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Monday, 28 February, 2000, 19:26 GMT
Mozambique flood: the threat of disease
Mozambique floods
Floods threaten disease on a massive scale
The human tragedy of the Mozambique floods will not end as the waters recede - diseases including cholera and malaria will flourish.

What are the main disease threats?

The prime threat is likely to come from cholera, an infection of the gut which causes chronic diarrhoea and vomiting.

This can lead to severe dehydration and, in extreme cases, death. It is caused by contaminated water and food.

It is at its most deadly following natural disasters such as floods because treatment facilities are not available.

Other conditions likely to be rife include dysentery, which causes nausea, loose stools, weight loss, abdominal tenderness and occasional fever.

The risk of malaria is greater with people sleeping in the open
Rarely, the parasite responsible for dysentery invades the body beyond the intestines and causes a more serious infection.

The virulence of E coli 0157 is also likely to increase - E. coli symptoms can range from mild diarrhoea to abdominal cramps and blood in the stools.

Some E coli sufferers also suffer from a complication - haemolytic uremic syndrome (HUS), which kills red blood cells and can cause kidney failure and even death.


As well as water-borne disease, malaria and dengue fever passed by mosquitoes are also expected to be common.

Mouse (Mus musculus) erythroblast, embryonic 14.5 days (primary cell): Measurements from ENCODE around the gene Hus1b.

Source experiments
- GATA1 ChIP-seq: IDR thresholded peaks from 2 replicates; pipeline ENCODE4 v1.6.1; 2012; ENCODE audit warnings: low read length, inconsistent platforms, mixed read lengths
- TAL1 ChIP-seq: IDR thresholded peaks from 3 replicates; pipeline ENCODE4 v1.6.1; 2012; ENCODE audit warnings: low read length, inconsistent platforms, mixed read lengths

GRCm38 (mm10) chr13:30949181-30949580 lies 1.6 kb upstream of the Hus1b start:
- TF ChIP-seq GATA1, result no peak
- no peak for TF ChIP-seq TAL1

Most people survive a bout of malaria after a 10-20 day illness. The symptoms include high fever, followed a few hours later by chills. Two to four days later, this cycle is repeated.

Flood victims queue for medical aid
Flood victims queue for medical aid
The most serious forms of the disease can affect the kidneys and brain and can cause anaemia, coma and death.

Bohumil Drasar, professor of bacteriology at the London School of Hygiene and Tropical Medicine, said: "They will get cholera because of the natural habitat and because of being spread widely by faecal contamination of water.

"The other thing I would worry about would be dysentery. It is often more devastating than cholera for children."

How are they spread?

Contaminated water supply will be the key danger, particularly from pit latrines washed out by the floods.

Dysentery is transmitted from person to person, but bacteria levels will be up.

Mosquitoes, carrying malaria and dengue fever, will thrive in stagnant pools left behind when the flood waters recede.

What can be done?

Cholera and dysentery can be treated with antibiotics, but the bacteria are increasingly resistant to the drugs.

The main response to both diseases is rehydration treatments. The problem will be getting supplies - and clean drinking water - to the people who need help.

Setting up water filtration systems to eradicate water-borne diseases will be important.

Bed nets impregnated with anti-malarial chemicals will help stop transmission of the disease.

What will be the timescale?

Professor Drasar said: "Cases which are water-borne will be starting now. Once the water goes down, it will have affected mosquito breeding - there will then be transmission of malaria and possibly dengue fever."

He said emergency aid was needed immediately, but a long term effort, lasting at least six months, would be required to bring disease under control.

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